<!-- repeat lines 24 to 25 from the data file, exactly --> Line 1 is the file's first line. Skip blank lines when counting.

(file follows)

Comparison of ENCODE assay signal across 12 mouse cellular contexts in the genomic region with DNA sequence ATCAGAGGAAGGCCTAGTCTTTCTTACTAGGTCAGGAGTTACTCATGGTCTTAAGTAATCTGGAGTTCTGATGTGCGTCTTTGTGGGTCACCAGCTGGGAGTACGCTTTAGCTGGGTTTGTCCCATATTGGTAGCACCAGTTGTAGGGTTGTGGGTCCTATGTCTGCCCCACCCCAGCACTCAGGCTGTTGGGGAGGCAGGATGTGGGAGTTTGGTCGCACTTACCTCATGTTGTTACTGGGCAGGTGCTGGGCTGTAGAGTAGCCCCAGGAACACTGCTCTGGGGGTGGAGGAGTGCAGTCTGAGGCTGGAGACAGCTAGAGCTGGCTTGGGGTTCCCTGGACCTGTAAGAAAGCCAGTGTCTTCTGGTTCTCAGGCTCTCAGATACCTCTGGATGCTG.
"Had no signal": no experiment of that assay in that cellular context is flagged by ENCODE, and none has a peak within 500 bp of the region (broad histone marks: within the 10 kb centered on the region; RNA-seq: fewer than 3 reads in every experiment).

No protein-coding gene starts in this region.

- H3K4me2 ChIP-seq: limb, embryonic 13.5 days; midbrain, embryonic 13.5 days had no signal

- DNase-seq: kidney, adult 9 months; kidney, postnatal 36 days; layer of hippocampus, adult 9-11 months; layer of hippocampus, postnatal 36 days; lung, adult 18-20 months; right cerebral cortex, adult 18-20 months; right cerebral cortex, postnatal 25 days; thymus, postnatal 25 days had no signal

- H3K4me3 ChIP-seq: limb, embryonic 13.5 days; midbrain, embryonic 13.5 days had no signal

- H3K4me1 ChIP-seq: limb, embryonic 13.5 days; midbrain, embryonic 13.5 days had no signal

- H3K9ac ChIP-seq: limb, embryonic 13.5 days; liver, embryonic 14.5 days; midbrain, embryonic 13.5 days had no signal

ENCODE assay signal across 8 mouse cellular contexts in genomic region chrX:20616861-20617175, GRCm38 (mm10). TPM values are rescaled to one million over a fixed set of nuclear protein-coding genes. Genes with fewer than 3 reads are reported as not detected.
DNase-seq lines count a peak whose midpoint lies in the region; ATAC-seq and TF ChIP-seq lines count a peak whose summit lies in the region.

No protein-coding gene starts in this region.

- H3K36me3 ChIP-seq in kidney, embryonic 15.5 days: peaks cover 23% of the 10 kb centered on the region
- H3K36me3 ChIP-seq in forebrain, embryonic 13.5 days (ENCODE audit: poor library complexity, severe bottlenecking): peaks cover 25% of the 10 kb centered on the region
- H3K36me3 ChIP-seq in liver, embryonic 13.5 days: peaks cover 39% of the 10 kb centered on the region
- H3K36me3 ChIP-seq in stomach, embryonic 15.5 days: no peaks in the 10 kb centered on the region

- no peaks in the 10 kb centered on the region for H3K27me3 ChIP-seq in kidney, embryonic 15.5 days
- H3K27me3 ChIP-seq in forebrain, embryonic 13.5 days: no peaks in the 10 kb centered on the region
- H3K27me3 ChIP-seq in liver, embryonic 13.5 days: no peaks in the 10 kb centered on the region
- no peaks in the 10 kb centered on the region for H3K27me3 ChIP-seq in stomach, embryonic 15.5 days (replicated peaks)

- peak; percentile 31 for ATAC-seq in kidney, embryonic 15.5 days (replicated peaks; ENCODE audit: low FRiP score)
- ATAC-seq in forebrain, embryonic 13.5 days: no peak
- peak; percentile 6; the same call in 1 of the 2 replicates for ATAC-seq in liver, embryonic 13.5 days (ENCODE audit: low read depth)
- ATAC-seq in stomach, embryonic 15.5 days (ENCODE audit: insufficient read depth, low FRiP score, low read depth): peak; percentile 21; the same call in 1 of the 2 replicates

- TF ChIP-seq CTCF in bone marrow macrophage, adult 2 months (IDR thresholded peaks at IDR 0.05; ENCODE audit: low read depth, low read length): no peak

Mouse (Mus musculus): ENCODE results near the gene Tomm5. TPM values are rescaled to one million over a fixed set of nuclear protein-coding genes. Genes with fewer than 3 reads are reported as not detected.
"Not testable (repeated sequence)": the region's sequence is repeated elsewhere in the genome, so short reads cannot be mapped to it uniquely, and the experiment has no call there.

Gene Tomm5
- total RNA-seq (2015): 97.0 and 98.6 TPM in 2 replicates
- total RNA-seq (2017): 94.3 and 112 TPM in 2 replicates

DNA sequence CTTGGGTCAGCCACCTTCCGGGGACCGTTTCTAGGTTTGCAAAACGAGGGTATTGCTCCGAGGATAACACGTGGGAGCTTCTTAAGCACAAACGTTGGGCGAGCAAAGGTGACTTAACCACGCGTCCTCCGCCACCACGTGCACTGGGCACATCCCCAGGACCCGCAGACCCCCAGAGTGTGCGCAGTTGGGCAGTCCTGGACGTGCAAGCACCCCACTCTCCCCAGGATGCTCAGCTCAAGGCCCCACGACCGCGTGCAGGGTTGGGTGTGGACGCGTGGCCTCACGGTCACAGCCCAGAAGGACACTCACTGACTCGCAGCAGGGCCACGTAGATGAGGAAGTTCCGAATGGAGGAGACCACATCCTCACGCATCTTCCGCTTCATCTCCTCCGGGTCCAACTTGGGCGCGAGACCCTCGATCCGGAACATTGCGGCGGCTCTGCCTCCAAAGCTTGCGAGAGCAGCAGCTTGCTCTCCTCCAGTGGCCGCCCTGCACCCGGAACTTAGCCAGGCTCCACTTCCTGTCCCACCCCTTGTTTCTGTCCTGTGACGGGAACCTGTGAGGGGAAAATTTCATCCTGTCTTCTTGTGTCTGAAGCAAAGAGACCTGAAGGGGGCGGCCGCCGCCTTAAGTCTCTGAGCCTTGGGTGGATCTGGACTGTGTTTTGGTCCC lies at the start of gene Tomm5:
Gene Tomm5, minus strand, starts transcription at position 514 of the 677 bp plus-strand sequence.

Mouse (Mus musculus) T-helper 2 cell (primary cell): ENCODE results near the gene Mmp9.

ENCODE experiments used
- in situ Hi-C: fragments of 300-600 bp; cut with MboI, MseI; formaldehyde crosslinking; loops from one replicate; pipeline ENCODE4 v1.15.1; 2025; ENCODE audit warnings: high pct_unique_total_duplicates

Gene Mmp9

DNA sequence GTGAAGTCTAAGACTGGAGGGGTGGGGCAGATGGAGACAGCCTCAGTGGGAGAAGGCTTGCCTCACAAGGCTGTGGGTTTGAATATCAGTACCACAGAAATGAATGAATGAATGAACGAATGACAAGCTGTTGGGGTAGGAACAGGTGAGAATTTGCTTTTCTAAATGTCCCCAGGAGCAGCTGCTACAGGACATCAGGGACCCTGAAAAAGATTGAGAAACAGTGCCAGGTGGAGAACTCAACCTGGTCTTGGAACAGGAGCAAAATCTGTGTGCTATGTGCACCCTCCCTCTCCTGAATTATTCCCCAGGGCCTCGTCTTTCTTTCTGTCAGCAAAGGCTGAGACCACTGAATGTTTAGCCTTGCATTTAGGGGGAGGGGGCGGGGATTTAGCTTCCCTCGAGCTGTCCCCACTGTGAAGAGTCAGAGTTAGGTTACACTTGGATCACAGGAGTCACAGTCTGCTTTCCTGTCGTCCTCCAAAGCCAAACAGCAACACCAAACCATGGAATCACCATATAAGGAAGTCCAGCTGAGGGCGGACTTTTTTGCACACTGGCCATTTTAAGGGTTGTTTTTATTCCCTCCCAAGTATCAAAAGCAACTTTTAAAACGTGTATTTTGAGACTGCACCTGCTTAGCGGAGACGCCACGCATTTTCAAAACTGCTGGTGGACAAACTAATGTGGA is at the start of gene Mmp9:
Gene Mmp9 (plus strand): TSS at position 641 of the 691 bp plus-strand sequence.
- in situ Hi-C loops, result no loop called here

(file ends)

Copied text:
- TF ChIP-seq CTCF in bone marrow macrophage, adult 2 months (IDR thresholded peaks at IDR 0.05; ENCODE audit: low read depth, low read length): no peak

Mouse (Mus musculus): ENCODE results near the gene Tomm5. TPM values are rescaled to one million over a fixed set of nuclear protein-coding genes. Genes with fewer than 3 reads are reported as not detected.